What is dark data and why is it expected to waste 5.8 million tonnes of CO2 this year

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With all the chaos surrounding the COVID-19 pandemic, one may be forgiven for forgetting that today is World Earth Day (22nd April). We bring it up as software firm Veritas Technologies recently pointed out a concern regarding digitalisation and the storing of data – dark data.

It’s a term that many are not too familiar with, but it pertains to the undeleted digital data that an organisation stores, and the wasted energy involved with housing it. To that end, Veritas estimates that 5.8 million tonnes of carbon dioxide will be unnecessarily pumped into the atmosphere as a result of dark data.

“In order to protect the planet from this waste, businesses need to get on top of their data management strategies, use the right tools to identify which data is valuable, and rid their data centres of ‘dark data’,” the firm explains.

Veritas adds that an estimated 52 percent of data stored by organisations across the globe can be classified as “dark”, as the people responsible for managing it are completely unaware of its content or value.

“Analysts predict that the amount of data that the world will be storing will grow from 33ZB in 2018 to 175ZB (zettabytes) by 2025. This implies that, unless people change their habits, there will be 91ZB of dark data in five years’ time – over four times the volume we have today, with all the energy associated with powering the infrastructure in which it lives,” the firm points out.

Around the world, individuals and companies are working to reduce their carbon footprints, but dark data doesn’t often feature on people’s action lists. However, dark data is producing more carbon dioxide than 80 different countries do individually, so it’s clear that this is an issue that everyone needs to start taking really seriously,” adds Phil Brace, chief sustainability officer and EVP for appliances and software-defined storage at Veritas.

Looking at the steps that organisations can take in handling dark data, the firm has outlined the following best practices:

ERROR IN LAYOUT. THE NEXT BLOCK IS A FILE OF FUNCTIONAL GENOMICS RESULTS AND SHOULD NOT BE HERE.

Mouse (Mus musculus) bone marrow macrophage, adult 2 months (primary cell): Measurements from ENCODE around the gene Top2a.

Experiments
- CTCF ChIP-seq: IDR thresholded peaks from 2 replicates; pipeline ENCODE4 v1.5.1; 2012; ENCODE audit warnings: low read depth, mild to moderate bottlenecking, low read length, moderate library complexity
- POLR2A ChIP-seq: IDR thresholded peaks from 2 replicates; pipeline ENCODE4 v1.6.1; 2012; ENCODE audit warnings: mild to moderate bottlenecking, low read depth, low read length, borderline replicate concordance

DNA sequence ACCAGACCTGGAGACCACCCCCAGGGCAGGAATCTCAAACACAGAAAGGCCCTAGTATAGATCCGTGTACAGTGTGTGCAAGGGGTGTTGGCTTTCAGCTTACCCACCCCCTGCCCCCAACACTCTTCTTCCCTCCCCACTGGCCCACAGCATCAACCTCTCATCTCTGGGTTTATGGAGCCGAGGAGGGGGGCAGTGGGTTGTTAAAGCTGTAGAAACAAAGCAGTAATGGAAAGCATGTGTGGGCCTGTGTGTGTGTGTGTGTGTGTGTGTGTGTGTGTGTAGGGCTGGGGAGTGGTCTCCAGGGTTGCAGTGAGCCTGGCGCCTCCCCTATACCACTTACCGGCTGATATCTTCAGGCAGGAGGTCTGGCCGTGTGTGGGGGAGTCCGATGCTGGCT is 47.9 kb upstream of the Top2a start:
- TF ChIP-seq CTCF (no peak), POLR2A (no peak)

• Identify all data stores and gain overview: Data mapping and data discovery are the first steps in understanding how information flows through an organisation.
  • Illuminate dark data:  A proactive data management approach allows organisations to gain visibility into their data, storage and backup infrastructure.
  • Automate the discovery and data insight routines: To keep pace with the data explosion, companies should automate the analytics, tracking, and reporting necessary to deliver organisational accountability for dark data, file use and security.
  • Minimise and place controls around data: Data minimisation and purpose limitation ensure organisations reduce the amount of data being stored and establish what is retained is directly related to the purpose in which it was collected.
  • Monitor to ensure continual adherence to compliance standards: Compliance rules like GDPR and PoPI introduce a duty on all organisations to report certain types of data breaches to the relevant supervisory authority, and in some cases to the individuals affected.

“Filtering dark data, and deleting the information that’s not needed, should become a moral imperative for businesses everywhere,” concludes Brace.

[Image – Photo by Alexander Tsang on Unsplash]

Robin-Leigh Chetty

Robin-Leigh Chetty

Editor of Hypertext. Covers smartphones, IoT, 5G, cloud computing and a few things in between. Also a keen photographer and dabbles in console games when not taking the hatchet to stories.

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